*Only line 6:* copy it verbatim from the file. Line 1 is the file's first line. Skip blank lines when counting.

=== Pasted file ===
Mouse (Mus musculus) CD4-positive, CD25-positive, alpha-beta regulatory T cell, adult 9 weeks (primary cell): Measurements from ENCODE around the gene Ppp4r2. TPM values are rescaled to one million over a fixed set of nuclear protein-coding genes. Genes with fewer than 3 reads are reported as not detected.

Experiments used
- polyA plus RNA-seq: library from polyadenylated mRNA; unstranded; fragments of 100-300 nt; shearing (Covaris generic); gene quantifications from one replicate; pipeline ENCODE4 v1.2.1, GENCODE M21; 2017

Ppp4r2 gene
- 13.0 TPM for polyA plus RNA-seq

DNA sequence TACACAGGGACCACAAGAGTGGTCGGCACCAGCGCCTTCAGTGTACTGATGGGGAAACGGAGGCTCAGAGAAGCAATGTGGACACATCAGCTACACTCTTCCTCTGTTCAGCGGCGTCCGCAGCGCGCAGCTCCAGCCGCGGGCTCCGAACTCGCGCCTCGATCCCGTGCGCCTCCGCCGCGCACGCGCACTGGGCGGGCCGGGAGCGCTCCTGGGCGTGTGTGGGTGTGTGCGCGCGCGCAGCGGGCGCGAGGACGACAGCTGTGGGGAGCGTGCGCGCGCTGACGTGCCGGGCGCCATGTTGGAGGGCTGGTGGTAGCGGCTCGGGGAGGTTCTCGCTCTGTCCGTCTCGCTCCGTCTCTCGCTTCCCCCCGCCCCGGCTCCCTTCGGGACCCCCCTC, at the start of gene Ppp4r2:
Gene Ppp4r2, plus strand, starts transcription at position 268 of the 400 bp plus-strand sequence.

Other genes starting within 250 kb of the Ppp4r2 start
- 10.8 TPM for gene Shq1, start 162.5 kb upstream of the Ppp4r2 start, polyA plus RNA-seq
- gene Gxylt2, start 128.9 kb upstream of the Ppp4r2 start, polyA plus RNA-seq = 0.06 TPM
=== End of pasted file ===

DNA sequence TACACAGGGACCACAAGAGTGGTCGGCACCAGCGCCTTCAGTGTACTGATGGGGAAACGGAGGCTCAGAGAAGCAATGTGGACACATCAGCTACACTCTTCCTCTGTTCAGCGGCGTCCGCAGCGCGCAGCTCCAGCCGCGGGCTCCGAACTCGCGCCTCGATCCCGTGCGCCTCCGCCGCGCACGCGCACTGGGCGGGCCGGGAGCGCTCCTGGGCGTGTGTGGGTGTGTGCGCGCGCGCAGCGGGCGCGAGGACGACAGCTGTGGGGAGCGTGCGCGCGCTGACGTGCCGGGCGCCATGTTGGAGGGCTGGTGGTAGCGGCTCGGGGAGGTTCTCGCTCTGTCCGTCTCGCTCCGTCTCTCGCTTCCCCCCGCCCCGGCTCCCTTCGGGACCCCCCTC, at the start of gene Ppp4r2: